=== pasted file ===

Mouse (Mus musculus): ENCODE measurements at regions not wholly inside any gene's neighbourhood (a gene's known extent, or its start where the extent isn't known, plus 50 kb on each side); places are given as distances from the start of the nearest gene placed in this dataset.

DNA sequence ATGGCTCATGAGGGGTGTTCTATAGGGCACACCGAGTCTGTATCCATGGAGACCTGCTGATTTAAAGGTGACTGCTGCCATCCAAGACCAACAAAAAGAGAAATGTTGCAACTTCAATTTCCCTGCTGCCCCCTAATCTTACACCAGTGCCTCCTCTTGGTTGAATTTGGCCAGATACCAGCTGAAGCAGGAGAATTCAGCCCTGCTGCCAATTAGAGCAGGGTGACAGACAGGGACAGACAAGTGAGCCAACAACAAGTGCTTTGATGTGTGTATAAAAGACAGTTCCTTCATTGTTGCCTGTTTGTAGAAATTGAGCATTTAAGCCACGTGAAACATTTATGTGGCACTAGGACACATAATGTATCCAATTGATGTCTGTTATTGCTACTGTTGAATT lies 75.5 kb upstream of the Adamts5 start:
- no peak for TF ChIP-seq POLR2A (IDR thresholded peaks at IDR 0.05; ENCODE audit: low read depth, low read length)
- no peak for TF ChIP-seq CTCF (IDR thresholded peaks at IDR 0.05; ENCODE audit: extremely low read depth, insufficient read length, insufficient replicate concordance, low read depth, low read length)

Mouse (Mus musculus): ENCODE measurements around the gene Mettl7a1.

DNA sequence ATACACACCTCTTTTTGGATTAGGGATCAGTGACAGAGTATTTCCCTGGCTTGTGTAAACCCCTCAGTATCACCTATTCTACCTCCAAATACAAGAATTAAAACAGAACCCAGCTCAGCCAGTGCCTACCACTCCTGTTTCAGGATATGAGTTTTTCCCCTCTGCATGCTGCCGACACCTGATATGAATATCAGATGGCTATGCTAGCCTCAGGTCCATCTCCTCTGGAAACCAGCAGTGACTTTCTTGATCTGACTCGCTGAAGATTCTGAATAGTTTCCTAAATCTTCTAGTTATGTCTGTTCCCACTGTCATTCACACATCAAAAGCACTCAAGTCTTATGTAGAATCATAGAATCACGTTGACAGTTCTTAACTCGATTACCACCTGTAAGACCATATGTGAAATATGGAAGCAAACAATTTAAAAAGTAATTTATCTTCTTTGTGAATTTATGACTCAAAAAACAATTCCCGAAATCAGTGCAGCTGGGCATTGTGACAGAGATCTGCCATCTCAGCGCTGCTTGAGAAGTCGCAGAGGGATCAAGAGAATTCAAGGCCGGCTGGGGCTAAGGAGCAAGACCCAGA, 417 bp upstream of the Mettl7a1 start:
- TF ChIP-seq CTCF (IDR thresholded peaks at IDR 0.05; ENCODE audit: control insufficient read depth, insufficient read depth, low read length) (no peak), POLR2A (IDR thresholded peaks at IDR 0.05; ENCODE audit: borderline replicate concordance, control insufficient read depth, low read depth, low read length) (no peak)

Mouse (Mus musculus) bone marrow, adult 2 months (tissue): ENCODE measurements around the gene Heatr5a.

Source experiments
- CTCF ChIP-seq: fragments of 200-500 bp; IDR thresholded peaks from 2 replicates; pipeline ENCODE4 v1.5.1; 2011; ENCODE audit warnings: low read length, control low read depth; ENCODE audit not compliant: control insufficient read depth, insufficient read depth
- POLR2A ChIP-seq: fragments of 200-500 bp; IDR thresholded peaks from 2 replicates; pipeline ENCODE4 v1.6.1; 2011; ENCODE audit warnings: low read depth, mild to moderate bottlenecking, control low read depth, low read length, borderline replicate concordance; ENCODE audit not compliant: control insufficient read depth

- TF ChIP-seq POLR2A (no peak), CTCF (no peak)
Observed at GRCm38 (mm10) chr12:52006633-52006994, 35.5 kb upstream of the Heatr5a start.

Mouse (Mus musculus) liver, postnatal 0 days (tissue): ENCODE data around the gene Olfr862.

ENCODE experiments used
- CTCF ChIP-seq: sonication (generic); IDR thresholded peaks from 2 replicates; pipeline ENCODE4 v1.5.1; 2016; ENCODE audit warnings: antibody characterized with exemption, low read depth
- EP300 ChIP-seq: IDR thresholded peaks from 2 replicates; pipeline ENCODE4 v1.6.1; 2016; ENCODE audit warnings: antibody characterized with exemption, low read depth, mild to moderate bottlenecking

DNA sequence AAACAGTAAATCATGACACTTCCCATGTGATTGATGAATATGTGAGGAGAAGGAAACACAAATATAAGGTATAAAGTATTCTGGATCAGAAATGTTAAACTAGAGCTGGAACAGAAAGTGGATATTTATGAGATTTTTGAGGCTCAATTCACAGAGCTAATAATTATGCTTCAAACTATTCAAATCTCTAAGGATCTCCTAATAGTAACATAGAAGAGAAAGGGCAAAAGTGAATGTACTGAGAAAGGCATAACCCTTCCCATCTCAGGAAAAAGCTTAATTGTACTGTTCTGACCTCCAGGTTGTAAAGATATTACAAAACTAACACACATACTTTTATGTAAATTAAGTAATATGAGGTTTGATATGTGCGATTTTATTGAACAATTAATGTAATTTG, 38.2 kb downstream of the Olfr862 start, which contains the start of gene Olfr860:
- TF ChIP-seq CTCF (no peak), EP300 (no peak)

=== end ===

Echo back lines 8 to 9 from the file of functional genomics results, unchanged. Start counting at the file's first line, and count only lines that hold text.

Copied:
Mouse (Mus musculus) bone marrow, adult 2 months (tissue): ENCODE measurements around the gene Heatr5a.

Source experiments